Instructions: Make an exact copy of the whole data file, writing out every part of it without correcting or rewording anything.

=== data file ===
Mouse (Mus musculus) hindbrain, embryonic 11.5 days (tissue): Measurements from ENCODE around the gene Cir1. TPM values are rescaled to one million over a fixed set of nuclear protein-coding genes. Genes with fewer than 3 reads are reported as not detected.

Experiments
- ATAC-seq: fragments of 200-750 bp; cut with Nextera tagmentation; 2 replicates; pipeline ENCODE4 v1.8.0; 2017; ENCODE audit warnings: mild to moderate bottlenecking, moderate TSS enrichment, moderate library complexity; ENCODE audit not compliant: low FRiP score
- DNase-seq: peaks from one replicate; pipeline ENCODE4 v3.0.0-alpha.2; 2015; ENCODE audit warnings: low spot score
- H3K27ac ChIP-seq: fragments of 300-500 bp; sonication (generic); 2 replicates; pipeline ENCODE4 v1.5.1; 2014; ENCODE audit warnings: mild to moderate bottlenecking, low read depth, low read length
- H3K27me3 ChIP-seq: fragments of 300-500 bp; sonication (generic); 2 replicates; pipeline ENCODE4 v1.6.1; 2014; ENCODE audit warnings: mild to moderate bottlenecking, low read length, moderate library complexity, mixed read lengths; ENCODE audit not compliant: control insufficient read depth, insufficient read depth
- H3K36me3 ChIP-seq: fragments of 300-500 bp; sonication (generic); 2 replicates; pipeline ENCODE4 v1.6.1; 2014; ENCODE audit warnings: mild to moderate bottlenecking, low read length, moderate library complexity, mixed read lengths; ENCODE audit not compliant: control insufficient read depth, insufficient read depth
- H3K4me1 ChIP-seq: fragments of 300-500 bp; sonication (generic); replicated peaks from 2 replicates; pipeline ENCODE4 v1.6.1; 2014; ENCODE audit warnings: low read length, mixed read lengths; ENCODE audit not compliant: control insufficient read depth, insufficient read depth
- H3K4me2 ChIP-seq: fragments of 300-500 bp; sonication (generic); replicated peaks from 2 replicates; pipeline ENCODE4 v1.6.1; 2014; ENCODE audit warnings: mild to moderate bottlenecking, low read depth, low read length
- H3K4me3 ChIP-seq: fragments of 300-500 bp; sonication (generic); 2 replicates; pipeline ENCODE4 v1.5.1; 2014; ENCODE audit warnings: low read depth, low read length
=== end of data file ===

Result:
Mouse (Mus musculus) hindbrain, embryonic 11.5 days (tissue): Measurements from ENCODE around the gene Cir1. TPM values are rescaled to one million over a fixed set of nuclear protein-coding genes. Genes with fewer than 3 reads are reported as not detected.

Experiments
- ATAC-seq: fragments of 200-750 bp; cut with Nextera tagmentation; 2 replicates; pipeline ENCODE4 v1.8.0; 2017; ENCODE audit warnings: mild to moderate bottlenecking, moderate TSS enrichment, moderate library complexity; ENCODE audit not compliant: low FRiP score
- DNase-seq: peaks from one replicate; pipeline ENCODE4 v3.0.0-alpha.2; 2015; ENCODE audit warnings: low spot score
- H3K27ac ChIP-seq: fragments of 300-500 bp; sonication (generic); 2 replicates; pipeline ENCODE4 v1.5.1; 2014; ENCODE audit warnings: mild to moderate bottlenecking, low read depth, low read length
- H3K27me3 ChIP-seq: fragments of 300-500 bp; sonication (generic); 2 replicates; pipeline ENCODE4 v1.6.1; 2014; ENCODE audit warnings: mild to moderate bottlenecking, low read length, moderate library complexity, mixed read lengths; ENCODE audit not compliant: control insufficient read depth, insufficient read depth
- H3K36me3 ChIP-seq: fragments of 300-500 bp; sonication (generic); 2 replicates; pipeline ENCODE4 v1.6.1; 2014; ENCODE audit warnings: mild to moderate bottlenecking, low read length, moderate library complexity, mixed read lengths; ENCODE audit not compliant: control insufficient read depth, insufficient read depth
- H3K4me1 ChIP-seq: fragments of 300-500 bp; sonication (generic); replicated peaks from 2 replicates; pipeline ENCODE4 v1.6.1; 2014; ENCODE audit warnings: low read length, mixed read lengths; ENCODE audit not compliant: control insufficient read depth, insufficient read depth
- H3K4me2 ChIP-seq: fragments of 300-500 bp; sonication (generic); replicated peaks from 2 replicates; pipeline ENCODE4 v1.6.1; 2014; ENCODE audit warnings: mild to moderate bottlenecking, low read depth, low read length
- H3K4me3 ChIP-seq: fragments of 300-500 bp; sonication (generic); 2 replicates; pipeline ENCODE4 v1.5.1; 2014; ENCODE audit warnings: low read depth, low read length